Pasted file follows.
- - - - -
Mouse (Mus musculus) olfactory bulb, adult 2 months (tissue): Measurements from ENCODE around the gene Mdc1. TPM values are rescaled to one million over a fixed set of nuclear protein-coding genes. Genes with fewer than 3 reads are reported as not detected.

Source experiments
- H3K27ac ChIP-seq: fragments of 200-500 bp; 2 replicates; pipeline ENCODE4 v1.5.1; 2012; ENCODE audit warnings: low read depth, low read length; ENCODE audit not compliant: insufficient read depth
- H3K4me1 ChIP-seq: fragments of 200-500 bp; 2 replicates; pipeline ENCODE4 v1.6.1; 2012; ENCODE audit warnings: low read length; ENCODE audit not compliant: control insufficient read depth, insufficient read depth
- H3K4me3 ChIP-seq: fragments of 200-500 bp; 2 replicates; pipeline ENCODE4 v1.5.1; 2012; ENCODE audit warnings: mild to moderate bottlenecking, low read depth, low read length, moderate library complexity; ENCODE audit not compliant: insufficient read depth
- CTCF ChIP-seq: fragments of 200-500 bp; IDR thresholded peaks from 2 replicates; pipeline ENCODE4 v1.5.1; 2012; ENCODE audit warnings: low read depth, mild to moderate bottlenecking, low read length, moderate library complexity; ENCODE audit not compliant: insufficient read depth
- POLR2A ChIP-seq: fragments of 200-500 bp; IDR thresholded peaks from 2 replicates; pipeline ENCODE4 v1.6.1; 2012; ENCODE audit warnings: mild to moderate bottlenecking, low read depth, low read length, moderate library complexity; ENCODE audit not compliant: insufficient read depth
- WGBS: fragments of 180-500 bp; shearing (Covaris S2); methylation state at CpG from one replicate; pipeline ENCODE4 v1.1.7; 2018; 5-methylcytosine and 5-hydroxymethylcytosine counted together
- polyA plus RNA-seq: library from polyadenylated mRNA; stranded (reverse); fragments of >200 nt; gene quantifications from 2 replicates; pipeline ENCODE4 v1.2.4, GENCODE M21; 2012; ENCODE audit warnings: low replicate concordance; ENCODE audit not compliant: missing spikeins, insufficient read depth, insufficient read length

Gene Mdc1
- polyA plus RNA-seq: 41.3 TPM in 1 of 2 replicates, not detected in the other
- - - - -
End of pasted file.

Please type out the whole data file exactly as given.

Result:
Mouse (Mus musculus) olfactory bulb, adult 2 months (tissue): Measurements from ENCODE around the gene Mdc1. TPM values are rescaled to one million over a fixed set of nuclear protein-coding genes. Genes with fewer than 3 reads are reported as not detected.

Source experiments
- H3K27ac ChIP-seq: fragments of 200-500 bp; 2 replicates; pipeline ENCODE4 v1.5.1; 2012; ENCODE audit warnings: low read depth, low read length; ENCODE audit not compliant: insufficient read depth
- H3K4me1 ChIP-seq: fragments of 200-500 bp; 2 replicates; pipeline ENCODE4 v1.6.1; 2012; ENCODE audit warnings: low read length; ENCODE audit not compliant: control insufficient read depth, insufficient read depth
- H3K4me3 ChIP-seq: fragments of 200-500 bp; 2 replicates; pipeline ENCODE4 v1.5.1; 2012; ENCODE audit warnings: mild to moderate bottlenecking, low read depth, low read length, moderate library complexity; ENCODE audit not compliant: insufficient read depth
- CTCF ChIP-seq: fragments of 200-500 bp; IDR thresholded peaks from 2 replicates; pipeline ENCODE4 v1.5.1; 2012; ENCODE audit warnings: low read depth, mild to moderate bottlenecking, low read length, moderate library complexity; ENCODE audit not compliant: insufficient read depth
- POLR2A ChIP-seq: fragments of 200-500 bp; IDR thresholded peaks from 2 replicates; pipeline ENCODE4 v1.6.1; 2012; ENCODE audit warnings: mild to moderate bottlenecking, low read depth, low read length, moderate library complexity; ENCODE audit not compliant: insufficient read depth
- WGBS: fragments of 180-500 bp; shearing (Covaris S2); methylation state at CpG from one replicate; pipeline ENCODE4 v1.1.7; 2018; 5-methylcytosine and 5-hydroxymethylcytosine counted together
- polyA plus RNA-seq: library from polyadenylated mRNA; stranded (reverse); fragments of >200 nt; gene quantifications from 2 replicates; pipeline ENCODE4 v1.2.4, GENCODE M21; 2012; ENCODE audit warnings: low replicate concordance; ENCODE audit not compliant: missing spikeins, insufficient read depth, insufficient read length

Gene Mdc1
- polyA plus RNA-seq: 41.3 TPM in 1 of 2 replicates, not detected in the other